Today, a federal judge unsealed a three-count indictment returned by a grand jury in the Southern District of Florida charging Jetta McPhee, 59, of Tamarac, Fla., for her role in bringing 143 Haitian nationals to the United States on fraudulently obtained guest worker visas that McPhee and her co-conspirator secured based on false representations that there were jobs awaiting those workers.
The indictment alleges that from April 2008 to July 2009, McPhee conspired with Marie Nicole Dorval to commit visa fraud by making false representations to the federal government about the availability of construction jobs in order to secure H-2B guest worker visas for Haitian nationals. Dorval previously pleaded guilty to visa fraud conspiracy in connection with her role in the scheme. According to the indictment, McPhee prepared a fraudulent contract falsely representing that an American company needed 150 full-time construction workers for 10 months at an hourly wage of $8.42. McPhee and her co-conspirator then submitted this fraudulent contract to the U.S. Department of Labor and to U.S. Citizenship and Immigration Services in connection with their application for the H-2B guest worker visas.
According to the indictment, McPhee and her co-conspirator recruited workers in Haiti, promising them full-time employment and other benefits, including the possibility of obtaining permanent residency, and charged the workers fees for the employment opportunity. The indictment alleges that after several recruits were denied visas, McPhee traveled to the U.S. embassy in Port-au-Prince, Haiti to facilitate approval of the visas based on the false representations of available construction jobs. According to the indictment, 143 Haitian nationals ultimately entered the U.S. on guest worker visas the co-conspirators obtained based on the false representations. When the workers arrived, there were no jobs for them.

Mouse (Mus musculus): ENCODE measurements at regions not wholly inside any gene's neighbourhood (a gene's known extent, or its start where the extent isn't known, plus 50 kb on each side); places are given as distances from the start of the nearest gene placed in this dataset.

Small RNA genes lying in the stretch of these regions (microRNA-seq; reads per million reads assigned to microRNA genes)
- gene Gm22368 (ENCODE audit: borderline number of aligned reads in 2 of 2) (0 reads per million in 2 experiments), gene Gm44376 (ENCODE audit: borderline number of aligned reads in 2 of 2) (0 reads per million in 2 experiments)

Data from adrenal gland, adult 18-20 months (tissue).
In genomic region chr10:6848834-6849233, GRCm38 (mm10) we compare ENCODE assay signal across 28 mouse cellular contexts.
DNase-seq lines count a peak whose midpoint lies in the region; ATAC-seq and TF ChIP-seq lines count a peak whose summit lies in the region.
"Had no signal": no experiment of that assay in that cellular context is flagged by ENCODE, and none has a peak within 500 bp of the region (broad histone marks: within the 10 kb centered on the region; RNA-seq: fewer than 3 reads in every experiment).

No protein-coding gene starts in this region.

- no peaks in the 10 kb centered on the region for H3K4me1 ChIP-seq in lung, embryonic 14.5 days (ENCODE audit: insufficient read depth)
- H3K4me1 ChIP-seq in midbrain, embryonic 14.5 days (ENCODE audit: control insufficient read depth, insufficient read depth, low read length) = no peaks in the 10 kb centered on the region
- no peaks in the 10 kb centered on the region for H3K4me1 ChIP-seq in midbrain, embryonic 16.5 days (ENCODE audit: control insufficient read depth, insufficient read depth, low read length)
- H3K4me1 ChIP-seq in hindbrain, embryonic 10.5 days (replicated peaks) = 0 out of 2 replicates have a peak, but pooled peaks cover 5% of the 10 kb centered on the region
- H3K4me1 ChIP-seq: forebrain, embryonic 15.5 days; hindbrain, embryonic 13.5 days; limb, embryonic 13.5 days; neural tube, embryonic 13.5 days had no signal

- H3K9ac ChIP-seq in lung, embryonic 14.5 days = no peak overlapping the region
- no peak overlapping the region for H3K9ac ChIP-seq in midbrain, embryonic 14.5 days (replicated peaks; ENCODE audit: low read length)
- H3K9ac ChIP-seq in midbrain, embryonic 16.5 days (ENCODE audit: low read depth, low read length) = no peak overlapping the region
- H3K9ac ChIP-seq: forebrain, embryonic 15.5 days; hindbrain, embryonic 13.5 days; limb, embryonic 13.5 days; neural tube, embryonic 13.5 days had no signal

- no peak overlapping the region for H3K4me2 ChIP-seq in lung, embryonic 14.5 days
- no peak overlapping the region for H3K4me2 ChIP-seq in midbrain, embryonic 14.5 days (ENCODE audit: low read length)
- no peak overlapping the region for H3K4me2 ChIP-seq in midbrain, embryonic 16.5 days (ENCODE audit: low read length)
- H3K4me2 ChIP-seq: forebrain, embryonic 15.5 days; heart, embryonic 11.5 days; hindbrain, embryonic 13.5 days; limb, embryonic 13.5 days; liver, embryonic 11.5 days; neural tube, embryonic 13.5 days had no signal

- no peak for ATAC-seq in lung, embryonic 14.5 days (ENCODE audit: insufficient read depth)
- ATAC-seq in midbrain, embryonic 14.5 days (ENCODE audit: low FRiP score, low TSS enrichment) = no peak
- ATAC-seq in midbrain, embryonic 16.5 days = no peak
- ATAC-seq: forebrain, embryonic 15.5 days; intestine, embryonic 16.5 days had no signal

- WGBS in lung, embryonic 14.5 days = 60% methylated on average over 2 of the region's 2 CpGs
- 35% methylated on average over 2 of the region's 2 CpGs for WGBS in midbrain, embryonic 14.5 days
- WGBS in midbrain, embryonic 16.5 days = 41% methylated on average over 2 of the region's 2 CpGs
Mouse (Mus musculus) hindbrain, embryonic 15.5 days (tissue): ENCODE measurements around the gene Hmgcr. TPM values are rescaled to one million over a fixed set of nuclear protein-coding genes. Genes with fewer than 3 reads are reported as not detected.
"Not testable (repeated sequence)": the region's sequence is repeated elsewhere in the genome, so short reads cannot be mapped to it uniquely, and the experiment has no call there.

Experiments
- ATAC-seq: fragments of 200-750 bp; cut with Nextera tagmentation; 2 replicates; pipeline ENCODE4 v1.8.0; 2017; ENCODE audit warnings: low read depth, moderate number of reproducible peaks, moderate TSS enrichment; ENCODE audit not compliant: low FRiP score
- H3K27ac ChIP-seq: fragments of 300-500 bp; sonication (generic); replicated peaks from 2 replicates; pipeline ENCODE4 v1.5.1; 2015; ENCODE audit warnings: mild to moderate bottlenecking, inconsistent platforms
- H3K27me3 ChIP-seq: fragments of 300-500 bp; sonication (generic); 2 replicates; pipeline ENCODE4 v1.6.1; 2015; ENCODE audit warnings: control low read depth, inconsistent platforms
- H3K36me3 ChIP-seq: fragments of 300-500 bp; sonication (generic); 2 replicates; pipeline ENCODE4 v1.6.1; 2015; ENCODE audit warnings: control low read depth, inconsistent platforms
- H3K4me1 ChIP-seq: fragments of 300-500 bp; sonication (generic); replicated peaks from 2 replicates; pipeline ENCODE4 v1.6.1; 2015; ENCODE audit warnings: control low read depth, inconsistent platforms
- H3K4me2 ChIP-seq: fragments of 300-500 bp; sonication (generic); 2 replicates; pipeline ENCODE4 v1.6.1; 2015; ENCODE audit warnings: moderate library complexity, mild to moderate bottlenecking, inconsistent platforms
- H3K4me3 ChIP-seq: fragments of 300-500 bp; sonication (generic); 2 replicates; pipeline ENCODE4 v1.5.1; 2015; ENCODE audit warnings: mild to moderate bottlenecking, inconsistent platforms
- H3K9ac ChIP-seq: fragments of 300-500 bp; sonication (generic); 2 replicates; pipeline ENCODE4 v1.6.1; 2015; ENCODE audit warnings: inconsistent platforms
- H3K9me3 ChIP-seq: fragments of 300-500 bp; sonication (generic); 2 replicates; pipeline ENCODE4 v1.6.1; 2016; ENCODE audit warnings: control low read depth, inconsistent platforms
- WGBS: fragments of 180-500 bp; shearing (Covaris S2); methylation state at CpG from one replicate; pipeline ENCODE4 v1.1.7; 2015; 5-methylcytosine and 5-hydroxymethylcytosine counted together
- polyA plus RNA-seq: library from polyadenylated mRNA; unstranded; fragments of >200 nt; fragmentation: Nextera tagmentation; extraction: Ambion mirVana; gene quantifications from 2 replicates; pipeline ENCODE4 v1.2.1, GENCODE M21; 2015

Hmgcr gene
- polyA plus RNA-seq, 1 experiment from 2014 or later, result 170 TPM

The indictment charges McPhee with one count of conspiracy to commit visa fraud, and two counts of visa fraud for aiding and abetting the presentation of fraudulent documents to the U.S. Department of Labor and to the U.S. Citizenship and Immigration Services.
If convicted, McPhee could face a maximum sentence of five years in prison and a fine of $250,000 on the conspiracy charge, and 10 years in prison and a fine of $250,000 on each of the two visa fraud charges.
This case is being investigated by the Department of Homeland Security, Homeland Security Investigations, and the Department of Labor Office of the Inspector General. The case is being prosecuted by Trial Attorneys Chiraag Bains and Roy Conn from the Justice Department’s Civil Rights Division.
An indictment is merely an accusation, and the defendant is presumed innocent unless proven guilty.